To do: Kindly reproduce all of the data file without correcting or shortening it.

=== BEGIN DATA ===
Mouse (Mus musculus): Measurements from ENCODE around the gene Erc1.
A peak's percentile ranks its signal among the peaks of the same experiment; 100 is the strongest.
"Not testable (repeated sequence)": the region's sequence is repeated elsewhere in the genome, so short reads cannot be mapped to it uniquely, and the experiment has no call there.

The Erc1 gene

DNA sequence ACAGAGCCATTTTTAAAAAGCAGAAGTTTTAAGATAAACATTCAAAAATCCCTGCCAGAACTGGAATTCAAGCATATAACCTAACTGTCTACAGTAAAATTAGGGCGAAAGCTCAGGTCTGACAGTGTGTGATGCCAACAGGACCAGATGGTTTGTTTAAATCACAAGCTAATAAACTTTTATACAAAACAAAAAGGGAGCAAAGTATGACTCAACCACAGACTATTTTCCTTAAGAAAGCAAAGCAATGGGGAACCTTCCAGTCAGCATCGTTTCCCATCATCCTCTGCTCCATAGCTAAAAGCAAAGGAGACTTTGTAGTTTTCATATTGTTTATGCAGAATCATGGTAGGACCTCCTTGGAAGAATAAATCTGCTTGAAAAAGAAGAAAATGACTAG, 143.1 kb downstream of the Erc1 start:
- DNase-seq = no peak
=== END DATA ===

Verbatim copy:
Mouse (Mus musculus): Measurements from ENCODE around the gene Erc1.
A peak's percentile ranks its signal among the peaks of the same experiment; 100 is the strongest.
"Not testable (repeated sequence)": the region's sequence is repeated elsewhere in the genome, so short reads cannot be mapped to it uniquely, and the experiment has no call there.

The Erc1 gene

DNA sequence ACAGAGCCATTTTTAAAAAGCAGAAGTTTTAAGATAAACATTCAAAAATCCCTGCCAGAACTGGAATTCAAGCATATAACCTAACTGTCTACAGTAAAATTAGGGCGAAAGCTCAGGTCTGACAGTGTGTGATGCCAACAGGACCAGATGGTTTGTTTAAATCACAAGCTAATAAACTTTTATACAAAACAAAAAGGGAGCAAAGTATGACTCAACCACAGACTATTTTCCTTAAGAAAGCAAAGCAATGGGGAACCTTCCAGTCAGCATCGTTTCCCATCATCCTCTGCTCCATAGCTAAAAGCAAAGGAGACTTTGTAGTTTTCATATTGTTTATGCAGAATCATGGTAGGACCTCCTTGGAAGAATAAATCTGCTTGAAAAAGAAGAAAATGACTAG, 143.1 kb downstream of the Erc1 start:
- DNase-seq = no peak